# 2.9: The Avogadro Constant

- Page ID
- 49413

Although chemists usually work with moles as units, occasionally it is helpful to refer to the actual number of atoms or molecules involved. When this is done, the symbol N is used. For example, in referring to 1 mol of mercury atoms, we could write

\[n_{\text{Hg}} = 1 \text{mol}\]

and

\[ N_{\text{Hg}} = 6.022\times 10^{23}\]

Notice that *N*_{Hg} is a pure number, rather than a quantity. To obtain such a pure number, we need a conversion factor which involves the number of particles per unit amount of substance. The appropriate factor is given the symbol* N*_{A} and is called the **Avogadro constant**. It is defined by the equation

\[N_{\text{A}} = \dfrac{N}{n} \label{1}\]

Since for any substance there are 6.022 × 10^{23} particles per mole,\[\textit{N}_\text{A}=\tfrac{6.022\cdot10^{23}} {1\text{ mol}}=6.022\cdot10^{23}\text{ mol}^{\text{–1}}\]

Example \(\PageIndex{1}\): Moles to Molecules

Calculate the number of O_{2} molecules in 0.189 mol O_{2}.

**Solution**

Rearranging Equation \(\ref{1}\), we obtain

\[N = n \times N_{\text{A}} = 0.189 \text{ mol} \times 6.022 \times 10^{23} \tfrac{1}{\text{ mol}} \ = 1.14 \times 10^{23} \nonumber \]

Alternatively, we might include the identity of the particles involved:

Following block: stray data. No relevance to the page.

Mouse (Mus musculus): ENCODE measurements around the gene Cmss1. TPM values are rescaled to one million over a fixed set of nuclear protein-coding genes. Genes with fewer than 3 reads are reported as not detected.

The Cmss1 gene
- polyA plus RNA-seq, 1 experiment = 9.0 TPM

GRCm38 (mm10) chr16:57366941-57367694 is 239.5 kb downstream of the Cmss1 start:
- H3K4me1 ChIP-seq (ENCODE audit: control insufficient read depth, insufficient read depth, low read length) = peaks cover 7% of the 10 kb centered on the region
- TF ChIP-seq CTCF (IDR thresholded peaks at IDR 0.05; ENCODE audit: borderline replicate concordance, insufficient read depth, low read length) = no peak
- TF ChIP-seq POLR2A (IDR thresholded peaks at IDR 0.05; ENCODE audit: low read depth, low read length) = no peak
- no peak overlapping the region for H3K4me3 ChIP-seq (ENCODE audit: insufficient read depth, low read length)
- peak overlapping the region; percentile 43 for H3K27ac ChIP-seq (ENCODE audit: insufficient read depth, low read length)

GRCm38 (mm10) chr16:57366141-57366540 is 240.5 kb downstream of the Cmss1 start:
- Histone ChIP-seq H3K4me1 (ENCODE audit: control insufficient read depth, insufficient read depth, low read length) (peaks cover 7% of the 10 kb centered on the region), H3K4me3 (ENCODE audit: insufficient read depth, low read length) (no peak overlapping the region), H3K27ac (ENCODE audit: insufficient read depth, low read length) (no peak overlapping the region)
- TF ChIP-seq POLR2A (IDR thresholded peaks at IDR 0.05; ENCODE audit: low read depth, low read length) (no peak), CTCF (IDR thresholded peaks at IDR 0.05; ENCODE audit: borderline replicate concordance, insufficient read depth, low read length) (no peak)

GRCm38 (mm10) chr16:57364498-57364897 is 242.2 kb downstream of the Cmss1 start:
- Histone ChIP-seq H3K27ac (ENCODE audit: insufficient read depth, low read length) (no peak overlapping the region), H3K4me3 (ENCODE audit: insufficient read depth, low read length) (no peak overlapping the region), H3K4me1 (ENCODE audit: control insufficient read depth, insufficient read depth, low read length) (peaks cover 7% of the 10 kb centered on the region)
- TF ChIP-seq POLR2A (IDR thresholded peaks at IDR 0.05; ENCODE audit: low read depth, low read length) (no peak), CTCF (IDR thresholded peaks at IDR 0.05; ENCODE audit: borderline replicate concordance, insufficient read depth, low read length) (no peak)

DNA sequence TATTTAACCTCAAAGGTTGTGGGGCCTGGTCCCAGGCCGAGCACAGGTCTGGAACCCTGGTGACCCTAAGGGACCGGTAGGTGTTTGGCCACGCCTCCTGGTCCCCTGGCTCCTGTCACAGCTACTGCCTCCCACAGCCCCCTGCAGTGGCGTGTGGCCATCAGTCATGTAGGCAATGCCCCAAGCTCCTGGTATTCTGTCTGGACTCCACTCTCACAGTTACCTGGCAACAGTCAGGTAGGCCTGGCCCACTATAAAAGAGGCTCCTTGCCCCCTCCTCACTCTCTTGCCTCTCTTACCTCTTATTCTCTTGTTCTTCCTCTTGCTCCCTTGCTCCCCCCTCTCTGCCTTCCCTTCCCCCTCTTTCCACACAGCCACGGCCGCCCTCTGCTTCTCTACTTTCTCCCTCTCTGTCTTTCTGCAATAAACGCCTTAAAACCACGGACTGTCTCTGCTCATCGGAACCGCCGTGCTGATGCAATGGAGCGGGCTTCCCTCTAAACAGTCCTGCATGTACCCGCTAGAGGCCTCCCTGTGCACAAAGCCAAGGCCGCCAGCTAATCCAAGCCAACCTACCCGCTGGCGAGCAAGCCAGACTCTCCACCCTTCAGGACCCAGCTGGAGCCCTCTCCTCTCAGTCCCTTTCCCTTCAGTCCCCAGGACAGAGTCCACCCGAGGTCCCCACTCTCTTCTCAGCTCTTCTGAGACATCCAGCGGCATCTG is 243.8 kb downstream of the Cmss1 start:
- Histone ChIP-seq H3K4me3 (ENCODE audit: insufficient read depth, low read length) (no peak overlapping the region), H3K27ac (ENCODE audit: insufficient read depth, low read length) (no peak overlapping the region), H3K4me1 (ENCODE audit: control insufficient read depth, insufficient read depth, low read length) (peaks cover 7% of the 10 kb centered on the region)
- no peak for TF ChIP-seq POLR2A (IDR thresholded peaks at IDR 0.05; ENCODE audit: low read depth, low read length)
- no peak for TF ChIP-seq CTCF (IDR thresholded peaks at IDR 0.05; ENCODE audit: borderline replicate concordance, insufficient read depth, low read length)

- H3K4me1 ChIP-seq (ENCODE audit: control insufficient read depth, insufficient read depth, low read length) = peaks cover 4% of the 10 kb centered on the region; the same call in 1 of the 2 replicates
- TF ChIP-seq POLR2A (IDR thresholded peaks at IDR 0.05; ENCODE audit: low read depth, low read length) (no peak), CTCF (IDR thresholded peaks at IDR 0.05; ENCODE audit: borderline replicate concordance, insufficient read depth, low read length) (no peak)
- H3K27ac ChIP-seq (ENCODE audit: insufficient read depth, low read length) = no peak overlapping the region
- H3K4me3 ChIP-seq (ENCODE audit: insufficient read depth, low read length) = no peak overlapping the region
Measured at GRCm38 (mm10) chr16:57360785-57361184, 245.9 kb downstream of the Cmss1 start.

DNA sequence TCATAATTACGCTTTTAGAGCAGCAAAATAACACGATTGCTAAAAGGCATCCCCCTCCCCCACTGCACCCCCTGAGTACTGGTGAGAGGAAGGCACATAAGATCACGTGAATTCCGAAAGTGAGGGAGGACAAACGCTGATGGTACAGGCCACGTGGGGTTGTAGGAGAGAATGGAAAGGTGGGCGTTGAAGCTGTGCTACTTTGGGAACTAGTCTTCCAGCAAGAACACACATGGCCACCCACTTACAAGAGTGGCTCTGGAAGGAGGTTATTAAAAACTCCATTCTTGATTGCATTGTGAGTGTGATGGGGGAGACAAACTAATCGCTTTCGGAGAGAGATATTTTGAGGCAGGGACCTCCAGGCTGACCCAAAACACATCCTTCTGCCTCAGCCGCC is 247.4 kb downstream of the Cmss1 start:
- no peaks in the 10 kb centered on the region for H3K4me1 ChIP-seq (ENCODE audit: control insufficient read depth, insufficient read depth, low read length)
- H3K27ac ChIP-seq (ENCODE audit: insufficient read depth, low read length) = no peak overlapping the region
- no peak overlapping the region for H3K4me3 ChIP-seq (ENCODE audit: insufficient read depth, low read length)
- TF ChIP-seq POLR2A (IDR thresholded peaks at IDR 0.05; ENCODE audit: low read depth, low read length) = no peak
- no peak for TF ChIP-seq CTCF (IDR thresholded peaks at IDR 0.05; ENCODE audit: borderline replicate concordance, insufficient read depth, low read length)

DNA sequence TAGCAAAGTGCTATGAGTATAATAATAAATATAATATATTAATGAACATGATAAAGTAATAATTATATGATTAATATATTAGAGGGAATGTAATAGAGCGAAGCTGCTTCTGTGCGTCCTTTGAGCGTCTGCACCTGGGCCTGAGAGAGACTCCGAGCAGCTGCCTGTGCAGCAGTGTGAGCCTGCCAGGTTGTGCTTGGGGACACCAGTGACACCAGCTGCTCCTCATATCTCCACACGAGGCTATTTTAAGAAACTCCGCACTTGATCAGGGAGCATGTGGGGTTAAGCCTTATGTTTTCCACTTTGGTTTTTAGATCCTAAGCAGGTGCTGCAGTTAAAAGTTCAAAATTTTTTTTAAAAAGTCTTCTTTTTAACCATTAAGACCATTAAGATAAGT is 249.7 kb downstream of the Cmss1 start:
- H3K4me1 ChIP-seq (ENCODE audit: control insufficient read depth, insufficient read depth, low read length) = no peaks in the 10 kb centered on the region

\begin{align}\text{N}&=&\text{0.189 mol O}_{\text{2}}\cdot \tfrac{6.022\cdot 10^{23}\text{ O}_2\text{ molecules}} {\text{1 mol O}_2} \\ &=& 1.14\cdot10^{23}\text{ O}_{\text{2}}\text{ molecules}\end{align}

Notice that Equation \(\ref{1}\), which defines the Avogadro constant, has the same form as the equation which defined density. The preceding example used the Avogadro constant as a conversion factor in the same way that density was used. As in previous examples, all that is necessary is to remember that number of particles and amount of substance are related by a conversion factor, the Avogadro constant.

\[\large\text{Number of particles } \large\overset{\text{Avogadro constant}}{\longleftrightarrow} \large\text{amount of substance} \\ \quad \\ \large N \large\overset{\text{N}_{\text{A}}}{\longleftrightarrow} { \space} \large n\label{2}\]

As long as the units *mole* cancel, *N*_{A} is being used correctly.

### Contributors

Ed Vitz (Kutztown University), John W. Moore (UW-Madison), Justin Shorb (Hope College), Xavier Prat-Resina (University of Minnesota Rochester), Tim Wendorff, and Adam Hahn.